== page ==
10 Ways to Improve Your Small Business Media Pitches

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Contacting the media and garnering coverage can be intimidating, and sometimes tricky business. Maybe you’ve tried it before with no results and don’t want to face the rejection (or being ignored) again. I’m here to tell you to do it again, and again, but in a more intentional, strategic way. Because attention means more visibility for your company.

The inBLOOM team has tons of experience pitching media and gaining great coverage, but we’ve also learned some lessons the hard way. Today I’ll share some of what we’ve learned on the job, with some bonus inside knowledge from the media trenches. (Some of us are even former journalists, so we’ve got some insight into why some pitches fall flat, while others get a quick call back.)

Here are 10 ways to make you and your business stand out through the barrage of emails media get on a daily basis:

1. Have a compelling story

Not every idea is newsworthy. Ask yourself what is unique and different about your story and make that your angle. Example of something not newsworthy, you’re moving your business to a new location. This is a fact you need to advertise, but it’s not a news story. Crafting a pitch around that is a waste of your time and a reporter’s. But that doesn’t mean there isn’t a news nugget in that moving story. Does the new location have a unique history? Are you significantly changing your services? Are you being forced to move because of changes in the town or the industry?

2. Focus on people and narratives, not products

If your company founders have deeply rooted qualities that shape the organization – patriotism, innovation, risk taking – then there are stories to tell around their business decisions. Unique angles can come from anywhere. Think about tapping employees and customers to help determine the most newsworthy and creative story and ask them to help you tell that narrative. Like, why did you even start this business? Or why did you close your storefront and move your operation online?

Once you have an angle, it’s time to use narrative to tell your story. In Entrepreneur Magazine, Al Lautenslager uses Nike as an example of a company whose culture and marketing is shaped by stories. “Stories create buzz,” he says. “The more buzz about a product or service, obviously the more awareness there is about that brand.”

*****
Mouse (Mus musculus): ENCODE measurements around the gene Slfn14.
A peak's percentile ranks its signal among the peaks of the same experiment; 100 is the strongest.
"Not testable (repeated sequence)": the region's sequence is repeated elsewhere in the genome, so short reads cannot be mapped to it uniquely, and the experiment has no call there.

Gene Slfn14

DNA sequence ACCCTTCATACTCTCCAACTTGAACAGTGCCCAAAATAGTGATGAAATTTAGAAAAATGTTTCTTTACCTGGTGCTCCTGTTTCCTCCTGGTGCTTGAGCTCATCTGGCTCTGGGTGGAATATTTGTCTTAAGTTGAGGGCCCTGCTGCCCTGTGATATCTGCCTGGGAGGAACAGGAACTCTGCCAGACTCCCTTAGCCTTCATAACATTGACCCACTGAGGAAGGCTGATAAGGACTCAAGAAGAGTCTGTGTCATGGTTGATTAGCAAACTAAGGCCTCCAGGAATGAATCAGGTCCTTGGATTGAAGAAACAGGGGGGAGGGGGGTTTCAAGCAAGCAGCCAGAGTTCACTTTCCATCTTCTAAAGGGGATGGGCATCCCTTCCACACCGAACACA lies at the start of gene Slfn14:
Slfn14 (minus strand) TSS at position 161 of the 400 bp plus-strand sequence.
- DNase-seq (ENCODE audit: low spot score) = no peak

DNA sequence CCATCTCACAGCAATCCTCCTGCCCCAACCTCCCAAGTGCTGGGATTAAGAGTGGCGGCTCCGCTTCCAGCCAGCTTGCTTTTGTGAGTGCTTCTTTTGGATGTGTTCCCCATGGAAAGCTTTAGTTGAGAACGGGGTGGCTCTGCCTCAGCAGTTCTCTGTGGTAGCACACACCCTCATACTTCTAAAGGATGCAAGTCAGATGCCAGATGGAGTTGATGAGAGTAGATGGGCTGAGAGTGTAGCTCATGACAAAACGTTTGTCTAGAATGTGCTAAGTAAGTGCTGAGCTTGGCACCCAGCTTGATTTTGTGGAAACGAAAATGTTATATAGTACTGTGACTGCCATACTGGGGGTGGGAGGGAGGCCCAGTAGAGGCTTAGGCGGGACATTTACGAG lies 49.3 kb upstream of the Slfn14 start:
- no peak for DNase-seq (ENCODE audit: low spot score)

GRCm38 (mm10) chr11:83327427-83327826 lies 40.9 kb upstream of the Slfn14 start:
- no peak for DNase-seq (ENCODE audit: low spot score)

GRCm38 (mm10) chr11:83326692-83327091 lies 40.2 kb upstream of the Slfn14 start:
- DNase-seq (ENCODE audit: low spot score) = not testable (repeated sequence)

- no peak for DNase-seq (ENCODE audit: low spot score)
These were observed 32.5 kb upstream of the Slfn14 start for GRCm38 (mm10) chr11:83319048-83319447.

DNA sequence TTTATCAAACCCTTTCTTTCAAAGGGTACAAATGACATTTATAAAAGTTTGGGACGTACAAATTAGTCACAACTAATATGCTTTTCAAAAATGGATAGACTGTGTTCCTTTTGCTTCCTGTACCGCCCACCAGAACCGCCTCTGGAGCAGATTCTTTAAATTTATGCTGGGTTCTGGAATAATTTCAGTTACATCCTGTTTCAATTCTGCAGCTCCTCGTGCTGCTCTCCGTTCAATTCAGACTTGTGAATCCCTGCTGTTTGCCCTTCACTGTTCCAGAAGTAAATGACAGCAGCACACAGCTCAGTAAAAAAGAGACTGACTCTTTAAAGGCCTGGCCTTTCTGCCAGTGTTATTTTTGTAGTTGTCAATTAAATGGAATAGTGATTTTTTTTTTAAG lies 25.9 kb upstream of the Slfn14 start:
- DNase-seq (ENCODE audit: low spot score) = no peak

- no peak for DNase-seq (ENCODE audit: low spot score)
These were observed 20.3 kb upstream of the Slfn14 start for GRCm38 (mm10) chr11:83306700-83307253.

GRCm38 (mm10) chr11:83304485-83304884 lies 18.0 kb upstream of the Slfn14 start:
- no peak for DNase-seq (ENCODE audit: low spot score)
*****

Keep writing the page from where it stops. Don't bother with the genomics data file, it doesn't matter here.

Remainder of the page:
3. Offer up thought leaders

Members of the media love to talk to experts in whatever field you’re pitching them, and often won’t consider taking on a story without them. Thought leaders are people who have innovative ideas in their respective industries, and know how to talk about those innovative ideas. Figure out where your thought leadership lies by looking at your business experience. Is it software? Design? Manufacturing? Healthcare? Where ever you are invested through your business is an opportunity for you to be a thought leader. Use your blog or social media, or even your email newsletter, as a forum. Write about what’s bugging you in your industry or comment on the changes in the economy around your industry. If you can relate it to a current event you’ve given a reporter the news hook she needs to pay attention to your pitch.

4. Be a grammarphobe 

An email that comes through riddled with grammar mistakes is the first one tossed out. All the more reason to spell check, double check, and even triple check your pitch. As small as they may seem, mistakes using your and you’re, their, there, and they’re, and other common errors can make or break a pitch. The writers at inBLOOM have years of editing experience and are happy to create tailored pitches free of grammar errors for you and your small business.

5. Avoid over the top language  

Clichés are an everyday way of speaking, and sometimes they can even make their way into writing. But phrases like these — along with over-the-top language, such as world acclaimed, first of its kind, and cutting edge — can clutter a pitch. While these phrases may sound great, journalists can sniff out marketing buzzwords and chose not to pursue the story. It’s best to keep things short and succinct, and most of all, clear.